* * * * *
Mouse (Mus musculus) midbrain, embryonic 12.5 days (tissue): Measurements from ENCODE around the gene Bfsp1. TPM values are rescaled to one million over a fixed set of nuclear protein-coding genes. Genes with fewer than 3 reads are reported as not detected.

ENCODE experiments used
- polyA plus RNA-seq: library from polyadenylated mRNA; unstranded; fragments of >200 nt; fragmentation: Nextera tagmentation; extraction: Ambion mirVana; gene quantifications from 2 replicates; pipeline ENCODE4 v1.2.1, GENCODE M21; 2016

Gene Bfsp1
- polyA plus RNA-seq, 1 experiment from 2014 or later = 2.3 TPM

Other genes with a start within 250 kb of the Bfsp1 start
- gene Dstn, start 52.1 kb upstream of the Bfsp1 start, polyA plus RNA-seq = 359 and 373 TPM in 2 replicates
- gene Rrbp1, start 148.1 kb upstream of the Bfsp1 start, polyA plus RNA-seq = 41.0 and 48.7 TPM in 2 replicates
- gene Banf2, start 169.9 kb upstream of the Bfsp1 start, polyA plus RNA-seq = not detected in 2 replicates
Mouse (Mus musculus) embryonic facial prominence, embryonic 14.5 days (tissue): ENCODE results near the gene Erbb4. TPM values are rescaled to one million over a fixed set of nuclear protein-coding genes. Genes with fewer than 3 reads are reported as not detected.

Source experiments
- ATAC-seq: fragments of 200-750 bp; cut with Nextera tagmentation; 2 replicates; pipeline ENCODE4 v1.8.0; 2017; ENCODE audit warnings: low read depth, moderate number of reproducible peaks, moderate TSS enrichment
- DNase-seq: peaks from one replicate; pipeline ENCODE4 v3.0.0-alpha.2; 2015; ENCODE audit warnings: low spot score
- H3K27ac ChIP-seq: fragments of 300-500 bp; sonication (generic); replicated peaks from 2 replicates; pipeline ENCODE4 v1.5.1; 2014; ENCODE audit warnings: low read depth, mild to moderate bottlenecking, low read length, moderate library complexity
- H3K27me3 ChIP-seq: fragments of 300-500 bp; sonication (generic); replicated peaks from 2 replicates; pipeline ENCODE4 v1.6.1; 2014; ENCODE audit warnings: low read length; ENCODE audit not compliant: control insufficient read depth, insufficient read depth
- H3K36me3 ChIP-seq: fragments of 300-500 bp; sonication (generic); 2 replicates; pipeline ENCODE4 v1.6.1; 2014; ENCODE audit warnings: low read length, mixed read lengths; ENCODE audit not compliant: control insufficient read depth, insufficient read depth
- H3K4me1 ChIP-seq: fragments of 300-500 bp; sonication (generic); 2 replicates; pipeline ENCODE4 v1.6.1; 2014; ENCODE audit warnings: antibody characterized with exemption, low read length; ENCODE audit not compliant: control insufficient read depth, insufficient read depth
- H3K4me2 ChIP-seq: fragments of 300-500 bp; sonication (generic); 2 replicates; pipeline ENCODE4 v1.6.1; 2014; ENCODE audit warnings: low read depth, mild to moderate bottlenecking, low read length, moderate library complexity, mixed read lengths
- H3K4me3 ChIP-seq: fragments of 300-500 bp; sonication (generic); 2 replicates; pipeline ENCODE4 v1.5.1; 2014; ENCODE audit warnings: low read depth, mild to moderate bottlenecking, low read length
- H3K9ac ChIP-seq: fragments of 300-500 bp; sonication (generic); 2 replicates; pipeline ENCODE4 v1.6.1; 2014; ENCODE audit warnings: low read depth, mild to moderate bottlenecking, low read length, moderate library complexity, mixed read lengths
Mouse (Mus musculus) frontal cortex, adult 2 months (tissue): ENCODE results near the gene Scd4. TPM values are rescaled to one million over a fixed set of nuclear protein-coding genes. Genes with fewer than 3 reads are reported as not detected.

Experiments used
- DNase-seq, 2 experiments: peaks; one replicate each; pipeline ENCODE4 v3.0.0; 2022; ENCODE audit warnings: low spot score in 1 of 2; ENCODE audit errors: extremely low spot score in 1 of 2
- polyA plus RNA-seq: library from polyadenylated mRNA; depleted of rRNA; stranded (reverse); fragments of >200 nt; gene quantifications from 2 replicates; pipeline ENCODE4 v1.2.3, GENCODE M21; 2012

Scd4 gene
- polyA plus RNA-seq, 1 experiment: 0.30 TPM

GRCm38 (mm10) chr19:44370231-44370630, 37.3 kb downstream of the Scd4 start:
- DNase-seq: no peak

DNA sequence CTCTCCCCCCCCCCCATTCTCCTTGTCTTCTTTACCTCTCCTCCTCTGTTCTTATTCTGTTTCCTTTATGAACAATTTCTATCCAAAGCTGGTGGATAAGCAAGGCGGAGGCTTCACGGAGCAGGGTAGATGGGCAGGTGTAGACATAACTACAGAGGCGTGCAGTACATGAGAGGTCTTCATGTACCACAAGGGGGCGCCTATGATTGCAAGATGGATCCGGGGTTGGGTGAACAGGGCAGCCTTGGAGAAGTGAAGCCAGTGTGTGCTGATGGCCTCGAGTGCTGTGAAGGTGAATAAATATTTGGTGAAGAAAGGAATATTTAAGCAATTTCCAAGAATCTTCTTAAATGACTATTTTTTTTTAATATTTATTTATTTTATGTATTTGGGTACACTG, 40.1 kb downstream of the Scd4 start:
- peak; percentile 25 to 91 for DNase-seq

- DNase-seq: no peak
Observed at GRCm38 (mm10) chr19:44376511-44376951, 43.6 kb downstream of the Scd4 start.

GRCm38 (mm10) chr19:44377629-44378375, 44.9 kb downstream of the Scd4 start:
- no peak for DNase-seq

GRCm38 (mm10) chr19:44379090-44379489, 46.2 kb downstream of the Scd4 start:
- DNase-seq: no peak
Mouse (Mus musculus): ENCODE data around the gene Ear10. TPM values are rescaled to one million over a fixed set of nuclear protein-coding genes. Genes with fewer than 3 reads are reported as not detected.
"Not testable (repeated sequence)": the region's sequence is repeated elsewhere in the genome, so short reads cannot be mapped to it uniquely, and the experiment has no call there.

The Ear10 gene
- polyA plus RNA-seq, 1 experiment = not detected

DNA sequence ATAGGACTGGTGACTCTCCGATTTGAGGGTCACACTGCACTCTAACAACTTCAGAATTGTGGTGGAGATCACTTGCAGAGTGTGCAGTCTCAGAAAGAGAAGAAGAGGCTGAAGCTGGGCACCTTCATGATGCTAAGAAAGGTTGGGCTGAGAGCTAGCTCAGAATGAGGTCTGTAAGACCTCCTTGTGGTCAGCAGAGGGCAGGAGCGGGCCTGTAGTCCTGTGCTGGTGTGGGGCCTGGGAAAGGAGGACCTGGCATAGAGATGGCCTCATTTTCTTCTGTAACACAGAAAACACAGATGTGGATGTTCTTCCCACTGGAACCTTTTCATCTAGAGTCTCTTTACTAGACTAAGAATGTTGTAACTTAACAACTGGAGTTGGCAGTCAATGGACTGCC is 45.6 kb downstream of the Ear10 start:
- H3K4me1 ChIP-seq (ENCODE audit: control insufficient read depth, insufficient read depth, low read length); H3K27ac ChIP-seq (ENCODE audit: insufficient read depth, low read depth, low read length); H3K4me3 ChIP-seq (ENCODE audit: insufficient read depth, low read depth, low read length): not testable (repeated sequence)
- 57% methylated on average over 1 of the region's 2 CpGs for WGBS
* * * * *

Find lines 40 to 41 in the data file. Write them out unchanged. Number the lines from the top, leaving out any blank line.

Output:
- polyA plus RNA-seq, 1 experiment = not detected

DNA sequence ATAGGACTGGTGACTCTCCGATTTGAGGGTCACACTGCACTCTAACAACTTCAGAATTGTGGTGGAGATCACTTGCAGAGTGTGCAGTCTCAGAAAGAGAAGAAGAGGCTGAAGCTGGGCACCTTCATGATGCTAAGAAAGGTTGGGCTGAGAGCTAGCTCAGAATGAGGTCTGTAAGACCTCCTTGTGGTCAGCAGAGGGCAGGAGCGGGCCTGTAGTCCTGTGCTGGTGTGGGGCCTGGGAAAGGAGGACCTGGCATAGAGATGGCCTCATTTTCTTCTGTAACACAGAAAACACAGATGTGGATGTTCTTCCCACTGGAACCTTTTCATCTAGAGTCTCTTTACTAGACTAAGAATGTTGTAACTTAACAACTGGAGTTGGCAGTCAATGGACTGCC is 45.6 kb downstream of the Ear10 start: